Proposed UK supreme court illegal in Scotland?

The Herald reports that many Scottish lawyers think a new UK supreme court would be unconstitutional in Scotland. (via An Oasis)

The 1707 Act of Union provides that no Scottish case can be heard in an English court. It also removed Scotland’s parliament, but left it its judicial independence. The Faculty of Advocates, the equivalent of the Bar Council in England and Wales, says the supreme court would be unlawful and unconstitutional.

Apparently the Act of Union is entrenched, so it should not be possible for it to be amended (but it must have been an amendment when Scotland was given a parliament). That is one question. Another is, why would the supreme court be an ‘English’ court? It would be for the whole of the UK. And another: how is it that some Scottish appeals (in civil matters) go to the House of Lords?

In fact, the Herald article suggests that the main difficulty is with the proposals for a supreme court in their present form. There have always been one or two Scottish law lords, and similar provisions need to be made for a UK supreme court (if there ever is one). And perhaps the court is too closely integrated into the system of English and Welsh courts for the Scots to accept.

6 thoughts on “Proposed UK supreme court illegal in Scotland?

  1. As a Sassenach, I can – subject to my learned Scots Advocate and solicitor friends coming in on this one – but venture the following.

    If the Act of Union is so entrenched to ex-Jacobite opposition, then I wonder what would happen if England or Scotland disappeared beneath the waves.

    Possibly the very non-Gaelic title of Supreme Court is over-modelled on English lines. The existing ‘High Court of Justiciary Appeals Court’ in Edinburgh might be a more natural highest-level forum.

    Linked to that court is the answer to the third part. The framers of the Act of Union ‘forgot’ there was an appeal route to the High Court in Edinburgh. The delusion laboured under also became entrenched.

  2. I somewhat doubt whether your learned Scots Advocate (capital A) and solicitor (small s – no bias here, I hope?) friends are reading this.

    Of course, reading the whole article, it appears this is just a way of drawing attention to the fact that not enough thought has been given to including Scottish judges. This is hardly surprising, since I should think not enough thought has been given to anything. It says something like ‘the whole thing looks as if it had been written on the back of an envelope’ – Surely it *was* written on the back of an envelope?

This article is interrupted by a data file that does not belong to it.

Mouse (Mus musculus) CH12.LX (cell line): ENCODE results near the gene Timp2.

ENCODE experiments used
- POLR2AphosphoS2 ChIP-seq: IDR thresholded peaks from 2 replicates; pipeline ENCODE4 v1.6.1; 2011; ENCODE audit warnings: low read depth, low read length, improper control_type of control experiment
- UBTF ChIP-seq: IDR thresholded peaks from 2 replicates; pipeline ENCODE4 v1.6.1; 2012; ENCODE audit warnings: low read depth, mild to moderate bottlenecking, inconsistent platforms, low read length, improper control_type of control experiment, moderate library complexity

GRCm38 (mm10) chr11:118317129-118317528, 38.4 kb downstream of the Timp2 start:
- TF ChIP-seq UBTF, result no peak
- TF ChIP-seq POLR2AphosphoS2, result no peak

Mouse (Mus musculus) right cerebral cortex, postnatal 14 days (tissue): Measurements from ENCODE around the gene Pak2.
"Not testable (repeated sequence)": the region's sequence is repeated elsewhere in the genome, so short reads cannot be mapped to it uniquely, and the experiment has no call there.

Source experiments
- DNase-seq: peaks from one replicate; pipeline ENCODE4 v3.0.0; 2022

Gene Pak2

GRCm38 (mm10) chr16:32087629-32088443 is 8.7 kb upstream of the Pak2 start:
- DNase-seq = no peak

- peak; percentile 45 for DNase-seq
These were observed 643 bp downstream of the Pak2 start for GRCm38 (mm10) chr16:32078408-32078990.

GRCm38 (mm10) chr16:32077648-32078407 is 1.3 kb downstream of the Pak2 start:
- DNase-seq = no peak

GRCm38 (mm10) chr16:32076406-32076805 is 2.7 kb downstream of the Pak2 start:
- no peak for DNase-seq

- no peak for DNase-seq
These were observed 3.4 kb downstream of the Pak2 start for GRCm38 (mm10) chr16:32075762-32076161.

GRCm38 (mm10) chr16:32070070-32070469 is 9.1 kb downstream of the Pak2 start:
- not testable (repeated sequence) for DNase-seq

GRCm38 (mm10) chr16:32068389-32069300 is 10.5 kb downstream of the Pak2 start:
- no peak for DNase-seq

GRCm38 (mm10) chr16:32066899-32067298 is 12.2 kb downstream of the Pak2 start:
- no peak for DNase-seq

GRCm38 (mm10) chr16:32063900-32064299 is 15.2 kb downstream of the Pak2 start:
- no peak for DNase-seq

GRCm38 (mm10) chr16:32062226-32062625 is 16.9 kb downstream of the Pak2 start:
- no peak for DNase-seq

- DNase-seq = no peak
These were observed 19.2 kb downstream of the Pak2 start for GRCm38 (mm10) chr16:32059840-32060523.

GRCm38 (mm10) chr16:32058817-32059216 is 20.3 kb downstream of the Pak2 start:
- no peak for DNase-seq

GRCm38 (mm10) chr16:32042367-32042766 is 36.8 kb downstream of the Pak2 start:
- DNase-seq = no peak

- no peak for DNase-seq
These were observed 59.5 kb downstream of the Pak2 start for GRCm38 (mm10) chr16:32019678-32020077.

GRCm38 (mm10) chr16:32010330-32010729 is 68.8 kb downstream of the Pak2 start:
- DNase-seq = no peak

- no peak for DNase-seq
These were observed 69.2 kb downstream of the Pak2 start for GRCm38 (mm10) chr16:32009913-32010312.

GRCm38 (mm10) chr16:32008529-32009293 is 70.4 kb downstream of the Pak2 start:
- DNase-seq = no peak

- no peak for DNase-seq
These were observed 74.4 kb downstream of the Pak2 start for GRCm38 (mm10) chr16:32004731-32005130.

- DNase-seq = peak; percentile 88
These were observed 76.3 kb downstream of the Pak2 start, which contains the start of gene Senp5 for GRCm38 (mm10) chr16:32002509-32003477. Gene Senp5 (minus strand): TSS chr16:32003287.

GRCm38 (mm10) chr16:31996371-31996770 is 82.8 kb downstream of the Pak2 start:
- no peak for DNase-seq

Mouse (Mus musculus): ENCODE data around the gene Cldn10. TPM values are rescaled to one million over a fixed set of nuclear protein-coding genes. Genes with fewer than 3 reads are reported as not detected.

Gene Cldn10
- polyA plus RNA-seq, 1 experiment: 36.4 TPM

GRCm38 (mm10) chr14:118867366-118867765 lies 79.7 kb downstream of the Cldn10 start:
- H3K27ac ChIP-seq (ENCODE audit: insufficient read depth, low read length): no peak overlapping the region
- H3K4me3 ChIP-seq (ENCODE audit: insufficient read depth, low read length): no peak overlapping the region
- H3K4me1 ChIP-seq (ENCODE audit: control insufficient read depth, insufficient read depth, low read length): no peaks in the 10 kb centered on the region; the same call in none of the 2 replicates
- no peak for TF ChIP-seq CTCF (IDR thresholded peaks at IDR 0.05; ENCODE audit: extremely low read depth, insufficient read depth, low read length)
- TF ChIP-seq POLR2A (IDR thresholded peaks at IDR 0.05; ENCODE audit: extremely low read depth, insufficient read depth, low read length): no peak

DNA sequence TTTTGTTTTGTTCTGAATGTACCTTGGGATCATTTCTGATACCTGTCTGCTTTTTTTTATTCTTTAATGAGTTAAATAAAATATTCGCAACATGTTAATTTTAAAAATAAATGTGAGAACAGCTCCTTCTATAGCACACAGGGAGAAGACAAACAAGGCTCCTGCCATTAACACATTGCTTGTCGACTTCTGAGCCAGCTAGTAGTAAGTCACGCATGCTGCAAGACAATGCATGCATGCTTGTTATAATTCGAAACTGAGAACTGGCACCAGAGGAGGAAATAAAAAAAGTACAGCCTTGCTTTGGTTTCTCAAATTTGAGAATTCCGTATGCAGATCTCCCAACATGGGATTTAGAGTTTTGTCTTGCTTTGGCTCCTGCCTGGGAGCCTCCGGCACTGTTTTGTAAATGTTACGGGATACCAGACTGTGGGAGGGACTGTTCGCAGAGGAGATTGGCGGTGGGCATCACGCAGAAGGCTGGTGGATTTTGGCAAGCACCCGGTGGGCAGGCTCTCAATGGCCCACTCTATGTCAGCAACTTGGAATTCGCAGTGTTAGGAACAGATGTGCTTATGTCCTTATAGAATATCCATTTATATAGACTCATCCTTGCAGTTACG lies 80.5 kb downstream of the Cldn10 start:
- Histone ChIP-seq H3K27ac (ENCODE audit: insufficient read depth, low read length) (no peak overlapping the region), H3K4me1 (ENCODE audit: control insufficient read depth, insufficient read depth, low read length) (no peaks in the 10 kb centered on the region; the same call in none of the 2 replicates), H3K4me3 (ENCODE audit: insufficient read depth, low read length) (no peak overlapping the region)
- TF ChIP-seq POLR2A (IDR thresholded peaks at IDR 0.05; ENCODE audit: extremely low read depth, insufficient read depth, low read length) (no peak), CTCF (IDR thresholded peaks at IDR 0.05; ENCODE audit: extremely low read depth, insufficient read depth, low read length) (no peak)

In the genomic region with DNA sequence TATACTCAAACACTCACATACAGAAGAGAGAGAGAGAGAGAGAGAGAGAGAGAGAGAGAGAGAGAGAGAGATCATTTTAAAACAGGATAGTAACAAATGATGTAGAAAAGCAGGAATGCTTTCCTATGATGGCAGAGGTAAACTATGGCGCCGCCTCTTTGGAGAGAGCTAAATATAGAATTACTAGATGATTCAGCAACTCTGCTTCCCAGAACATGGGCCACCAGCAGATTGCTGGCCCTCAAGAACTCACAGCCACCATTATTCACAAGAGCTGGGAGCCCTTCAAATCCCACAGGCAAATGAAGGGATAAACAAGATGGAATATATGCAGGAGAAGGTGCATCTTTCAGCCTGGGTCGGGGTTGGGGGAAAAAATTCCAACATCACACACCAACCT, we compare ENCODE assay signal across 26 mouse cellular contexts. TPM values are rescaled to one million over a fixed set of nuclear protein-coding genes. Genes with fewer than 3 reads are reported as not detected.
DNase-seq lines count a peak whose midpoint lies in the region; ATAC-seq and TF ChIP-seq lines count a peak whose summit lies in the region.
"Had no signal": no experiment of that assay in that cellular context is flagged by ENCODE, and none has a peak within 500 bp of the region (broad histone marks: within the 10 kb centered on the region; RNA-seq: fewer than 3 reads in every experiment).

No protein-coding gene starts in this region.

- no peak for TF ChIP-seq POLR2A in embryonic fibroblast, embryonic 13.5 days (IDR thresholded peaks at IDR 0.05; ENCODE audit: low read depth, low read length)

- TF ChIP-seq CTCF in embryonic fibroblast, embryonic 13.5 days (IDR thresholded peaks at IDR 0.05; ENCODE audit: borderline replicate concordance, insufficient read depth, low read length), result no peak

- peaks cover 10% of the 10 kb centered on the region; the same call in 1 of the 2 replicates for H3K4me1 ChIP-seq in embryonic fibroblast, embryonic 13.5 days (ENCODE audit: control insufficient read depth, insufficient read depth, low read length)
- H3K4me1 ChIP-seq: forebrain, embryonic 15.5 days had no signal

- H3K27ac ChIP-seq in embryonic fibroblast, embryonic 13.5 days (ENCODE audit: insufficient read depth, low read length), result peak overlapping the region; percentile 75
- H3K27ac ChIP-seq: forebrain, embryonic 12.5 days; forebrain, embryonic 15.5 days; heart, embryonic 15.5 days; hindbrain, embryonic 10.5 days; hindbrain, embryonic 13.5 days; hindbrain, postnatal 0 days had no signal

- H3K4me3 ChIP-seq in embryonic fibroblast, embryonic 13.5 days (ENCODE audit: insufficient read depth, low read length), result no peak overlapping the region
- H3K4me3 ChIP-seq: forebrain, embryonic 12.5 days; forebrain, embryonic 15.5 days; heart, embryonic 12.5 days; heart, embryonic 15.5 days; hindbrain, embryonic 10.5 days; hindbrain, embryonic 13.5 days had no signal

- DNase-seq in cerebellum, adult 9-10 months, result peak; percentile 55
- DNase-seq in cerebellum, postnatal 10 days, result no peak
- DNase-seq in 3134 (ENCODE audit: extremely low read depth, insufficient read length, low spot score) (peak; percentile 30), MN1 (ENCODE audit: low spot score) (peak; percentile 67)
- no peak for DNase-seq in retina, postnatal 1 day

I’m afraid you’ve lost me with your final High Court in Edinburgh point.

  3. I’m unsure the blueprint (call it a ‘Konzept’) was written on the back of an envelope – certainly not an apt description for the glossary brochure on the intended Supreme Court I have from the Department of Constitutional Affairs, albeit in London.

    On the last point, if I remember rightly from the Scots law textbooks, either of retired Glasgow Law Professor-cum-Solicitor Enid Marshall – my apologies, but note the capital ‘S’ and small b for Barrister in the ITI Bulletin – or of Scots lawyer Robert Walker, Unionists mistakenly thought that, after 1707, there was no longer a highest-level civil appeal route available in Scotland. So the practice grew up of referring civil appeals down South to London. Sounds obscure I know, but there have been historical mistakes with worse consequences than that.

  4. I don’t know Robert Walker. I can’t find anything in David M. Walker, but Enid Marshall has a note, saying the Act of Union (Treaty of Union, she calls it) left it doubtful whether there was to be a similar right of appeal from the Court of Session. It was only after 1876 that there was always one Scottish Law Lord, and by convention there are now at least two. – Probably there’s more to it than that.

    The only thing I have seen is a PDF file (could you mean a glossy rather than glossary brochure?) This is dated July, however, and it’s seeking reactions rather than going into any detail as to the proposed supreme court – rude of me to refer to it as the ‘back of an envelope’, but certainly not detailed.

  5. Yes. Thanks for the David Walker correction. Unlike me, you sure are travelling with good Scots law sources.

    Also, the Dept. of Const. Affairs 50pp glossy brochure – I must have glossary words on the brain – is CP 11/03 July 2003> ‘Const. Reform: a Supreme Court for the UK’.

    At p. 15: ‘ ‘the right of …civil.. appeal from the Court of Session to the Scottish Parliament was established by the (Scottish) Claim of Right in 1689. That right translated into a right of appeal to the House of Lords following the Treaty of Union in 1707. It has remained largely unchanged since then, and is now set out in in the Court of Session Act 1988’.

    The brochure otherwise pays lip-service to Scottish, Welsh and N. Irish ‘devolution’ cases that would go to a UK Supreme Court – I thought Solicitors were already admitted to the Supreme Court of Eng. & Wales – and the tradition of including Scottish judges on Senior Judicial House of Lords and Privy Council Committees. I wonder what the Welsh and northern Irish make of all this.

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